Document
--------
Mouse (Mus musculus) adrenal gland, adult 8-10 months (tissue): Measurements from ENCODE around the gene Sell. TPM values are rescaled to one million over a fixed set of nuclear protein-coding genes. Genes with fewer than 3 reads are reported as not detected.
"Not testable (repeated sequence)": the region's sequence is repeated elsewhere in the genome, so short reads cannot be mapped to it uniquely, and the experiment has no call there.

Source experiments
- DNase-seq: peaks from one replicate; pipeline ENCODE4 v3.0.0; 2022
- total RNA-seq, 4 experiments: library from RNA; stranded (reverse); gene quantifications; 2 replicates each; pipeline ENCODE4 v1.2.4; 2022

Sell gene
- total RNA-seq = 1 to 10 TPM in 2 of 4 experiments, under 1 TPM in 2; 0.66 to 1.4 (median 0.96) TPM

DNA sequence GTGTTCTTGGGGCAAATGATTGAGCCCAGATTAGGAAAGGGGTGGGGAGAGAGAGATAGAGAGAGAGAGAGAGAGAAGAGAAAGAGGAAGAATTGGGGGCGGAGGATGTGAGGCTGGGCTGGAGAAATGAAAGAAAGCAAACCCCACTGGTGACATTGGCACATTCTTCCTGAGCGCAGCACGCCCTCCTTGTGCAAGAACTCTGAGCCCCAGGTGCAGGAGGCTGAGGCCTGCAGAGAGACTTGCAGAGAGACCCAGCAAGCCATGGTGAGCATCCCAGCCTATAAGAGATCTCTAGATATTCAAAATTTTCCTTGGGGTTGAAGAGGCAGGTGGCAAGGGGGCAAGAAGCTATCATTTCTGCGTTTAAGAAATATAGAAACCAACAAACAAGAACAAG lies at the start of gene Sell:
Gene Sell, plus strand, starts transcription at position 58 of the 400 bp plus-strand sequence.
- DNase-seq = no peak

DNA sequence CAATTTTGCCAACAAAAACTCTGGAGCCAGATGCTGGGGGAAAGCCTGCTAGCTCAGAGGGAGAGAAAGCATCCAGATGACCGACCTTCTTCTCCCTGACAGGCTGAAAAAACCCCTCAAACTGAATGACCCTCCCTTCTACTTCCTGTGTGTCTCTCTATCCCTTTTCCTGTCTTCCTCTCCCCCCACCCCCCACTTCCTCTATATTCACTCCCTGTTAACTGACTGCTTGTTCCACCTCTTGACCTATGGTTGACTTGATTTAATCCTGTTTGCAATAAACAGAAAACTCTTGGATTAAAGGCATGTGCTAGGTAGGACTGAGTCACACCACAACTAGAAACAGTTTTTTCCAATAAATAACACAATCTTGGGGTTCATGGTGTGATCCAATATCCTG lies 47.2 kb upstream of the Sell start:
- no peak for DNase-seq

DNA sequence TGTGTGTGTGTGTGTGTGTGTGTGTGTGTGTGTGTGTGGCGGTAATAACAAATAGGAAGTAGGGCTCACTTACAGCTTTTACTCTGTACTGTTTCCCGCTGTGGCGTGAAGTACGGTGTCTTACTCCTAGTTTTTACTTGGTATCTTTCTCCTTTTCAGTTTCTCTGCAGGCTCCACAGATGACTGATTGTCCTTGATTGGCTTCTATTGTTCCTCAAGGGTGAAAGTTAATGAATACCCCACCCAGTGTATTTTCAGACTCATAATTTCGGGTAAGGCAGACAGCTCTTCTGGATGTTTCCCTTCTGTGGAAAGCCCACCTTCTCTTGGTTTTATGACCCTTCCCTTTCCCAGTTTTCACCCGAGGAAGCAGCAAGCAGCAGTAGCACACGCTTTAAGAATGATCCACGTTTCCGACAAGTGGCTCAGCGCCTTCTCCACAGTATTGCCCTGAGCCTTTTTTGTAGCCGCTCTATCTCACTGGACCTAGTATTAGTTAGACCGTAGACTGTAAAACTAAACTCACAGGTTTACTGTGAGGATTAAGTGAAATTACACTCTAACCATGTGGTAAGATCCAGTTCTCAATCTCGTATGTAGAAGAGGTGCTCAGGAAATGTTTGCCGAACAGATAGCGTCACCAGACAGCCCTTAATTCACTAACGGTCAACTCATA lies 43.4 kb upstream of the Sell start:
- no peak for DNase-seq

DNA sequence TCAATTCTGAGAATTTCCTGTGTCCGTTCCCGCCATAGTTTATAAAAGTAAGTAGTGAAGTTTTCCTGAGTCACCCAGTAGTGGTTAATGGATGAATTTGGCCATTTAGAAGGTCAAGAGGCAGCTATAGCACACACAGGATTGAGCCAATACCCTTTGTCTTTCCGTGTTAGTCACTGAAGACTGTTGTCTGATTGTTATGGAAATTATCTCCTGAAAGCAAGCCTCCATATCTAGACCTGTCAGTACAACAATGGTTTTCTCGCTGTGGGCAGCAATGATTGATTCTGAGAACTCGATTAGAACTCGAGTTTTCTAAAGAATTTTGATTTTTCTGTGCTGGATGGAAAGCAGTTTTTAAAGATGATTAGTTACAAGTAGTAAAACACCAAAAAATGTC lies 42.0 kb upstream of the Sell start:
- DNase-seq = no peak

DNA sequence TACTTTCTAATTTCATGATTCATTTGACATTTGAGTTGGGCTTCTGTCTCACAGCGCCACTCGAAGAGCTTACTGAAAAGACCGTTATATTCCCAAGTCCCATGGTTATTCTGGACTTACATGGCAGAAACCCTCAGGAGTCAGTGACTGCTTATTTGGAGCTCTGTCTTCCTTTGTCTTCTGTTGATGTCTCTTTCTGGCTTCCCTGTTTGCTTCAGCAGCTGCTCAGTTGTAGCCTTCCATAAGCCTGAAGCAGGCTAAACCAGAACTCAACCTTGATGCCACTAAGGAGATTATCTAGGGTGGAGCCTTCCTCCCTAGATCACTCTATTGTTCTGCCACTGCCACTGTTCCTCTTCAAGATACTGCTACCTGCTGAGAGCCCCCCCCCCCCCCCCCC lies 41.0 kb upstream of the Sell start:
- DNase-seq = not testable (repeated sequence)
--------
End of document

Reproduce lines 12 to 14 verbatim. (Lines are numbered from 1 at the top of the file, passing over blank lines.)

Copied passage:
- no peak for DNase-seq

DNA sequence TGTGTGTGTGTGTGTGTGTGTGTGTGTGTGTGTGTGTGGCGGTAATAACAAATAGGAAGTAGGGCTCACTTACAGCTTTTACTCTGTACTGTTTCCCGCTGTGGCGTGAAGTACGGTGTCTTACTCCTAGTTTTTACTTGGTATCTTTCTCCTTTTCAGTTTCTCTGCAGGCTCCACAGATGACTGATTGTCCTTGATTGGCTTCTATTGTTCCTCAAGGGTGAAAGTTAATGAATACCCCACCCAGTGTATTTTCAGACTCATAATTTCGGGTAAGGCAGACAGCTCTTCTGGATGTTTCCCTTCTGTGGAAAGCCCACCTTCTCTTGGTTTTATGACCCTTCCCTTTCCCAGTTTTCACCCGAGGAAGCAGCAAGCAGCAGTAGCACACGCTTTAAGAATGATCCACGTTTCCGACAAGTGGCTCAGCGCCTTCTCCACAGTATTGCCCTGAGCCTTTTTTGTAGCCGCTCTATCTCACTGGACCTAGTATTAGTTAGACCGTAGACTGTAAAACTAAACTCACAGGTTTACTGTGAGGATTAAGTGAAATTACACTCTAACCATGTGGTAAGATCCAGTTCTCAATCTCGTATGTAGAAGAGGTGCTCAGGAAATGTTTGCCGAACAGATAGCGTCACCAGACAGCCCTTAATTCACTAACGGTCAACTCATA lies 43.4 kb upstream of the Sell start:
- no peak for DNase-seq